If my journey over the past year and half was a movie, my life as I'm experiencing it now, would be the happy ending. It would start with the phone call from the surgical ob gyn that reported the perfect pathology results from my last surgery, followed by me breaking down in tears. Next would come the appointment with the breast surgeon where she declared she wouldn’t need to see me again for another year. The next scene would be a montage of all the celebrations of me turning 40, healthy and happy. A flash of me at a Billy Idol concert, snapshots of several nights of dinners and drinks with friends, and a dizzying whirlwind of my family trip to Disney World - all while some upbeat music plays, probably Iggy Pop's Lust for Life (figuring it's my movie and I'll have some say to make sure the music isn't totally lame.) Then the movie would end and the audience would feel satisfied with the feel good performance just delivered by Kerri Russell (as me) and Michael Rappaport (as my husband). I still have to work out the casting, but I'm fairly certain I would want Lena Dunham to write the screenplay and Judd Apatow to direct it. Surely, the audience would immediately report to all of their friends about the inspiring true story of Stacy Davidson Minicucci who tested positive for the breast cancer gene, bravely got (what she thought was going to be) a preventative mastectomy, only to find out that it ended up saving her because she had breast cancer after all.
And you know what? It would be entirely accurate, because in many ways it really was that simple. I am now on the other side, looking back - healthy - with a really positive future prognosis. I discovered what my daughter defined as my super power: I bounce back from surgery really quickly. I'm happy (at least most of the time) and much of what made my journey difficult, is now over. So there you go...a happy ending.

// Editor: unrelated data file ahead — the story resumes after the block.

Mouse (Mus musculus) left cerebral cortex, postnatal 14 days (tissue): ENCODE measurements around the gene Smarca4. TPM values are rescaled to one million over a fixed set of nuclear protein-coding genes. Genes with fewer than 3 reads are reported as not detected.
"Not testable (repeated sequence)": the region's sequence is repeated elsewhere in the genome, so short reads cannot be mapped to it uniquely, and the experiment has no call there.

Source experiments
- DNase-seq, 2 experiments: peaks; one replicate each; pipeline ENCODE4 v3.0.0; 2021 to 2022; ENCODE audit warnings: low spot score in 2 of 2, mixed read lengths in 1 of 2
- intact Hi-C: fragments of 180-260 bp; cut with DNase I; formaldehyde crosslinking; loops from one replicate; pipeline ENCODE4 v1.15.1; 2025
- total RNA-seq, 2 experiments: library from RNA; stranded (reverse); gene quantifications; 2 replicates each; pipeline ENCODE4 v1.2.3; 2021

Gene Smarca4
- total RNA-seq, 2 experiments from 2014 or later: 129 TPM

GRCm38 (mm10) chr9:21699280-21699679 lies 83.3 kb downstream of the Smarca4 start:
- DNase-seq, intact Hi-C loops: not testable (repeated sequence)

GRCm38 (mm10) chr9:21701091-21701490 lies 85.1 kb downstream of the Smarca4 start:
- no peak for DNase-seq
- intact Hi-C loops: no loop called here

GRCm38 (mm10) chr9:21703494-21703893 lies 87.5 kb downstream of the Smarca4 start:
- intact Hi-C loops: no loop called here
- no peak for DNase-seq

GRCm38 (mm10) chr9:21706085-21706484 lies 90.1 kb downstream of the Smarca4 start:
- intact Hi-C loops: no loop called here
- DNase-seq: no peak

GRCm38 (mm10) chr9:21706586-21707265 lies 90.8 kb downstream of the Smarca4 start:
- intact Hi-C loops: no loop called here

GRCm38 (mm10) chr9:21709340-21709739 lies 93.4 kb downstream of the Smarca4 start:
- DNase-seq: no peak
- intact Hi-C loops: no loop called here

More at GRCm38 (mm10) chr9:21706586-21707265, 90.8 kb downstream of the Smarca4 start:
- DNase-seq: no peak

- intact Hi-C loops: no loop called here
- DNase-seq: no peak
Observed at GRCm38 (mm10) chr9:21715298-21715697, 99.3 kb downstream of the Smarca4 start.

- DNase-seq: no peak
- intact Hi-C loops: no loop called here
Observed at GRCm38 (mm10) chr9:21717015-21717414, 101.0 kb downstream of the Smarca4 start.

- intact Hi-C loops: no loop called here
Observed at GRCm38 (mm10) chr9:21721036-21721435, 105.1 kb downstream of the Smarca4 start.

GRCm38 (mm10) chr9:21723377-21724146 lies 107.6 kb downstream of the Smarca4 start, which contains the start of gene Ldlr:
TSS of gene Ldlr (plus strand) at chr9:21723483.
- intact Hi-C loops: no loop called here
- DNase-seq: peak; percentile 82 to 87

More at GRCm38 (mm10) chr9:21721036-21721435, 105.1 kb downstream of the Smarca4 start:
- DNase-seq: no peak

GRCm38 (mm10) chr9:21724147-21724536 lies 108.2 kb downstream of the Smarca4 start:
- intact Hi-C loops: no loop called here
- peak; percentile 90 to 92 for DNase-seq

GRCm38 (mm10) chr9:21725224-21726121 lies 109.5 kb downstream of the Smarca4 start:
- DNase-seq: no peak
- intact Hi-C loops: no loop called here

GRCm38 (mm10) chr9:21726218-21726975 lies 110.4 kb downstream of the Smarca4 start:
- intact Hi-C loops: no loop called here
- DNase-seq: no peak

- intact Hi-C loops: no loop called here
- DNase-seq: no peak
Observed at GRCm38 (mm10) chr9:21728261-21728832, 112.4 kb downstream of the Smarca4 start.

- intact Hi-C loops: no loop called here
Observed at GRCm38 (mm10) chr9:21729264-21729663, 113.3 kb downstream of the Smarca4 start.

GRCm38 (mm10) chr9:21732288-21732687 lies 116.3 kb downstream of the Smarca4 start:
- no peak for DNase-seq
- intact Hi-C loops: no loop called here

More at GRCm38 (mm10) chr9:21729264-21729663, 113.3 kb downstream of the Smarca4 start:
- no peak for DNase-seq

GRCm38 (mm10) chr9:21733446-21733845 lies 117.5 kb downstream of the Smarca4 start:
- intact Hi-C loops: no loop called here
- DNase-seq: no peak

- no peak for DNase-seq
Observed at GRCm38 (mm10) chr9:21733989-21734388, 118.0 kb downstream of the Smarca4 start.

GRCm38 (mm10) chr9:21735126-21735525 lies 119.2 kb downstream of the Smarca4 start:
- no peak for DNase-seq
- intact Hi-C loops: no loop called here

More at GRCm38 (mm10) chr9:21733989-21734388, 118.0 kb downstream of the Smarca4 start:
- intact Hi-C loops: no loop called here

But not so fast...because this is real life after all, and not a movie, and life is dynamic and forever changing. In truth, after that phone call about the positive post-op pathology results, I did well up a little, but then I completely forgot to share my news with anyone for about six hours because I was focused on my daughter who was sick with an extremely high fever. So yes, things are back to normal, but normal includes witnessing someone close to me in pain. I'm left with an insane amount of medical debt, I'm kind of disappointed with the final appearance of my reconstructed breasts, I don’t have ovaries anymore, and my body is forever chemically changed. Yet in the end, I have no regrets about the decisions I made, and the process was easier than what I was prepared for. So, while I know I that I have lots of good ahead of me, I am frequently reminded that life is an uphill battle. But thankfully, mine continues.
In October 2013, when my journey and this blog just began, I tried to make sense of life through the Lou Reed song Magic and Loss. Fifteen months, three surgeries, and one cancer diagnosis later, I return to where I started. "Theres a bit of magic in everything and some loss to even things out." And so it has been for me.